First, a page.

He counts everything he can, comparing amounts and sizes: he counted all the straps on the plastic pool chairs at the public pool Saturday afternoon, at least ten times in a row; he makes long chains of flakes and counts them over and over again as he builds to find out how long they are and which color is the longest; he counts the number of bites or slices on his plate and recounts each time he eats one. Essentially, he is spending time with the numbers and quantities, becoming friends with them, getting to know how they interact with each other and discovering their unique qualities.

Limerick figuring out how many sticks could fit on the length of our big wooden cutting board – I think it was somewhere around 40.

He will break numbers down into their component groups: if he builds a tower with fourteen wooden blocks, he will tell me proudly that it is two groups of seven. When he expanded his tower to eighteen blocks, I asked if it could split into two equal groups and he lined them up into two equal lines and counted each one to make sure that they both contained nine blocks. When I then asked if it could split into three groups, he made many little groups of three blocks and found out there were six of them – so, six groups of three and three groups of six. Since he’s been doing this on his own anyway, I introduced the vocabulary of “even” and “odd” to him.

“See this group of seven? I can’t break it into two groups of the same size – one of them is always bigger than the other. Numbers like that are called odd.”

Limerick pondered, then declared, “But eight is two groups of four!”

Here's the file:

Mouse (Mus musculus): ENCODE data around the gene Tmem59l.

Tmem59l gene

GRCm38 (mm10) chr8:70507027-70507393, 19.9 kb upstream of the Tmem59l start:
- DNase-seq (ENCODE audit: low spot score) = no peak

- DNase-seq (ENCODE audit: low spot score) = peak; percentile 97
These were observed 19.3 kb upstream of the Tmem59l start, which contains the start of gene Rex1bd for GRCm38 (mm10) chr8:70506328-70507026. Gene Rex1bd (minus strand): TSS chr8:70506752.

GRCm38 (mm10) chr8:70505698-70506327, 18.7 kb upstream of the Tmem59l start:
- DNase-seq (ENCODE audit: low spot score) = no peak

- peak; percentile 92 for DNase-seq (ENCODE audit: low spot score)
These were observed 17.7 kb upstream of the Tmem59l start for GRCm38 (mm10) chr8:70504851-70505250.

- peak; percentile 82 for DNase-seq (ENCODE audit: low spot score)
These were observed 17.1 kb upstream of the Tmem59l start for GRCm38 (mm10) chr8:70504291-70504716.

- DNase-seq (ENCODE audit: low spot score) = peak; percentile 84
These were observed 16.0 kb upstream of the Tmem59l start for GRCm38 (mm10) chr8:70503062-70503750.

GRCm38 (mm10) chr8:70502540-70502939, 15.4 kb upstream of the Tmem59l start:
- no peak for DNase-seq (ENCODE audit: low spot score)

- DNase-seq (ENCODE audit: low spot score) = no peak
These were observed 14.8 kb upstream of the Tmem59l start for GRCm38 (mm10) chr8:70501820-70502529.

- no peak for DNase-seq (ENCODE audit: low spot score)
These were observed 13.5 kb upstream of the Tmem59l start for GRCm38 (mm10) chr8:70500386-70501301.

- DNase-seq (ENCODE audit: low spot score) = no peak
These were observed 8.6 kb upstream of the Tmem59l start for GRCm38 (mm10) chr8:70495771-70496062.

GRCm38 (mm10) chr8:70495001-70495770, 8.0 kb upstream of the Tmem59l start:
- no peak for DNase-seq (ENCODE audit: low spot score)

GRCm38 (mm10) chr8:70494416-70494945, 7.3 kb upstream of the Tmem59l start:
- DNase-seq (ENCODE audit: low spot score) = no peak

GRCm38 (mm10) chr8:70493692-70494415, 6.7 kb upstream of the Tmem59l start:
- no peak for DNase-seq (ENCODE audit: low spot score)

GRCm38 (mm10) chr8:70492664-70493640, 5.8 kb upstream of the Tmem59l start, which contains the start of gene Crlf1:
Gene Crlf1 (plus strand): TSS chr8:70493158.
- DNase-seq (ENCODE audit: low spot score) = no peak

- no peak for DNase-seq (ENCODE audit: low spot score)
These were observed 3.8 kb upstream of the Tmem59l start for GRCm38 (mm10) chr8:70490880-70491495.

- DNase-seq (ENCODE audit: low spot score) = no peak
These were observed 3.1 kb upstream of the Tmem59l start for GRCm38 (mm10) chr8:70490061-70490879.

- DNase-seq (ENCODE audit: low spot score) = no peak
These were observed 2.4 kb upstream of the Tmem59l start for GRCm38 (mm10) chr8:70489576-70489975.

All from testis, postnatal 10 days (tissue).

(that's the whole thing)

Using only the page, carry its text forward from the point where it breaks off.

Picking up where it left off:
“Exactly! Numbers that can be split into two groups of the same size are called even!”

“Nine would be five and four,” Limerick told me with a slight frown, “but ten would be five and five!”

“So nine is odd, and ten is even!”

We’ll see if he remembers – he tends to hold a new word to himself for a week or so after he learns it, before he brings it out for everyday use.

Emboldened by all the math talk going on, I pulled out one of my favorite math tools from my own childhood (one that I believe my mom created, and that she now uses in her job as a remedial math professor at the community college):

It’s a physical representation of place value – the numbers on the cards in front show what the number would look like written down, while the buckets hold the appropriate number of craft sticks. In this picture, there are three single craft sticks in the box on the right, six bundles of ten craft sticks each in the middle box (the tens place), and nothing in the box on the left (the hundreds place).

We pulled out some huge foam dice and decided to take turns rolling and adding the number we rolled to the number already in the buckets:

Sometimes the boys knew right away what the answer would be; other times they would line up all the sticks to count them to make sure, and to bundle up the new ten-pack if needed.

Before this we hadn’t done much with written numbers – the boys know all the digits, but they didn’t understand double digit numbers. So it was a bit confusing at first for them, but by the time we stopped I think they were beginning to understand what the numbers meant and looked like, which is really cool!

Math tools and games like this aren’t necessary for learning math – Limerick has certainly been picking up on concepts ranging from quantitative comparison to division (with even a touch of fractions) just from everyday conversations about the numbers around us – but they are definitely helpful for illustrating a specific concept, challenging the mind to use a concept in a new way, or just having fun together with numbers! And since all you need for this particular tool are buckets, sticks, and paper, it doesn’t get much easier ðŸ™‚